1748 ENGLISH POETRY 1579-1830: SPENSER AND THE TRADITION

William Congreve

Edmund Burke, in The Reformer (1748); Congreve: The Critical Heritage (1989) 219-20.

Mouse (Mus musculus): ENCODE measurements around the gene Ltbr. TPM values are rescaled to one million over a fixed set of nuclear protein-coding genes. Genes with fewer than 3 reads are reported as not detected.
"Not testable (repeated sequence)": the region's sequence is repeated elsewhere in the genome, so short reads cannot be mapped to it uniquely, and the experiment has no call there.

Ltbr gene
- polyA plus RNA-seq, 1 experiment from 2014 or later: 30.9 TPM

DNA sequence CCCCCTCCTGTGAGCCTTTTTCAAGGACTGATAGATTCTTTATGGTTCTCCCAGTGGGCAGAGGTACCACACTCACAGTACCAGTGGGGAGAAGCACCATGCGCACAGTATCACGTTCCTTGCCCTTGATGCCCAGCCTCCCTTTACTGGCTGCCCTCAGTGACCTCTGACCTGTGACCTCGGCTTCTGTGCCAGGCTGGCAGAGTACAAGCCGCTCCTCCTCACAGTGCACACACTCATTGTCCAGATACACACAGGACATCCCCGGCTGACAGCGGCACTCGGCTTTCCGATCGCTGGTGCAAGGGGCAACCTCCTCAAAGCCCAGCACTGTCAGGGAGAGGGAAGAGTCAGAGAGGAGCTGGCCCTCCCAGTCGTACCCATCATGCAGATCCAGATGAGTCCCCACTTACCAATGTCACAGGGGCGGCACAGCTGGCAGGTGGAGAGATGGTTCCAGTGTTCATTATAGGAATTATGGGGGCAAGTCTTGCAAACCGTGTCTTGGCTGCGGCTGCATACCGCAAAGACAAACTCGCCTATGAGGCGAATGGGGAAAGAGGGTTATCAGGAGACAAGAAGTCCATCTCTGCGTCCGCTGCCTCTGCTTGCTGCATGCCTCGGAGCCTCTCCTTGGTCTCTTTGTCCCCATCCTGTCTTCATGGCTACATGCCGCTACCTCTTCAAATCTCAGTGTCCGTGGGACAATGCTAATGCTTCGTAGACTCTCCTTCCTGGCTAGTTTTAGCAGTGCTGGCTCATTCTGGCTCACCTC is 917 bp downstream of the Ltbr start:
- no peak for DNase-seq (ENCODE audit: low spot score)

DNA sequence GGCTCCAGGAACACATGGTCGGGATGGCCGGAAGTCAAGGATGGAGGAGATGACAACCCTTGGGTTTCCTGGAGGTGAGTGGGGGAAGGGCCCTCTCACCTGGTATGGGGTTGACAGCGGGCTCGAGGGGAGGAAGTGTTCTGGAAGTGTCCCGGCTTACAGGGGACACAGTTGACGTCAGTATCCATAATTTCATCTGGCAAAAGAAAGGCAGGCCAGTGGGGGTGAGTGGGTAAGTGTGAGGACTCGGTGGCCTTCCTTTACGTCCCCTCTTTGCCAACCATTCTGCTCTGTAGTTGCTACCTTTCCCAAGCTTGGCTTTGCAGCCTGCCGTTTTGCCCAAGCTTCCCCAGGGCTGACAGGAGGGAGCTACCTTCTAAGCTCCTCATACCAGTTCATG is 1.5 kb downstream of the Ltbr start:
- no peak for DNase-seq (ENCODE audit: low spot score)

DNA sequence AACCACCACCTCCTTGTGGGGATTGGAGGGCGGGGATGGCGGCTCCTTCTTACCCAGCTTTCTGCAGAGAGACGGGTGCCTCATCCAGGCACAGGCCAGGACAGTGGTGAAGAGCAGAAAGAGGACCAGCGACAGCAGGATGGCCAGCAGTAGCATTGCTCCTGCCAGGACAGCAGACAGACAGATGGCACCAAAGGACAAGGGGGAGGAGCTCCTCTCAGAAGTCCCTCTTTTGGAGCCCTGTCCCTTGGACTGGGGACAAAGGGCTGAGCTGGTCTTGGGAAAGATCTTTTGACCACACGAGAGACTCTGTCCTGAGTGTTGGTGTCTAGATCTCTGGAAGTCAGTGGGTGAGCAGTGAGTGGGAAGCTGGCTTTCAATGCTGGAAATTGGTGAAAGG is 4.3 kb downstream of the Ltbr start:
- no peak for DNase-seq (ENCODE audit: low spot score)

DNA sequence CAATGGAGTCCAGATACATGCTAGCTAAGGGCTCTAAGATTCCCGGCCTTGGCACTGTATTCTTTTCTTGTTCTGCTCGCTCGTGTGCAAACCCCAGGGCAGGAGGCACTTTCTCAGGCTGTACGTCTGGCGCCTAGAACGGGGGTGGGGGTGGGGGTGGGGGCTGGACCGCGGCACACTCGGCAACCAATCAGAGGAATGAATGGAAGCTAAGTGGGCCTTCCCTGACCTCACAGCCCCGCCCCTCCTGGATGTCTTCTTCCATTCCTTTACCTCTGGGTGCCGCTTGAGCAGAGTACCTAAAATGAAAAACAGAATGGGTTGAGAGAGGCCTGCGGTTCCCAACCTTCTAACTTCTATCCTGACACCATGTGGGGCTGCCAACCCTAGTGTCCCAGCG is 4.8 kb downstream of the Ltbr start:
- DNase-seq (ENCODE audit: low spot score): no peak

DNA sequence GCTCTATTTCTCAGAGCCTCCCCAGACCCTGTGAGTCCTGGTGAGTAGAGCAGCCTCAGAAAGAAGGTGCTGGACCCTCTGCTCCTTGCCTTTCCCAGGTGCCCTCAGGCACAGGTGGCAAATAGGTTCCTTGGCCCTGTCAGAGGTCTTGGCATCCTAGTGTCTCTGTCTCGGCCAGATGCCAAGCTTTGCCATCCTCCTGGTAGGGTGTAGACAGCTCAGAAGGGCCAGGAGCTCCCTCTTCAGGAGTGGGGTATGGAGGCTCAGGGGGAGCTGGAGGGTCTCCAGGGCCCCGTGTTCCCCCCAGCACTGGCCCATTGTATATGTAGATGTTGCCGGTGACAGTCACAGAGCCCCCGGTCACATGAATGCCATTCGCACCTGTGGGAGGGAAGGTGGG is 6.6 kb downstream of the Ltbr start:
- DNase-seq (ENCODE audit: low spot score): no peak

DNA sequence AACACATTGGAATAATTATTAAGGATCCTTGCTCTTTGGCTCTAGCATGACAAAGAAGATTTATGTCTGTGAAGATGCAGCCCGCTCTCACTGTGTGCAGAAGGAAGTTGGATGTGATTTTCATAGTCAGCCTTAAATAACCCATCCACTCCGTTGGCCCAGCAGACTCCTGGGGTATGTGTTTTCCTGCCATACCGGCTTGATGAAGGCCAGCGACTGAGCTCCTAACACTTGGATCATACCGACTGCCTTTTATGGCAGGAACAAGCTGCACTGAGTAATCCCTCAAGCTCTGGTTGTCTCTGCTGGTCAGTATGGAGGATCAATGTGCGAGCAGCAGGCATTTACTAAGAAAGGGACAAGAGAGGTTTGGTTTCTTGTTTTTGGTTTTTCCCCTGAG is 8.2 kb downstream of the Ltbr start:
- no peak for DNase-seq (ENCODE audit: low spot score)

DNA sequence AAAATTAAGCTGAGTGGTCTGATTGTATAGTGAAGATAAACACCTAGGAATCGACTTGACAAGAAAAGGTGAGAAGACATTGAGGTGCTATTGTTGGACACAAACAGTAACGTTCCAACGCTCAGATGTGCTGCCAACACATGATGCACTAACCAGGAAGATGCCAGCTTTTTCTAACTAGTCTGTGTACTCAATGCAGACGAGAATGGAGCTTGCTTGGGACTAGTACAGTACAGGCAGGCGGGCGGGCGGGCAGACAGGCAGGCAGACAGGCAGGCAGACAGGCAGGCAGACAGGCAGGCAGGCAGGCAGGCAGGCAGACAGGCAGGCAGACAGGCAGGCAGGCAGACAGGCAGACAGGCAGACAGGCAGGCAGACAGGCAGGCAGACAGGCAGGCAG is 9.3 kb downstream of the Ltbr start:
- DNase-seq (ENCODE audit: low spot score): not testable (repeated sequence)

But he who seems to have shared the Gifts of Nature as largely as he has abused them, was the celebrated Mr. Congreve, who, to the Charms of a lively Wit, solid Judgment and rich Invention, has added such Obscurity, as none can, without the greatest Danger to Virtue, listen to; the very texture and groundwork of some of his Plays is Lewdness, which poisons the surer, as it is set off with the Advantage of Wit. I know 'tis said in his Excuse, that he drew his Pictures after the times; but whoever examines his Plays will find, that he not only copied the ill Morals of the Age, but approved them, as may be seen in such Characters as he plainly purposes for Imitation.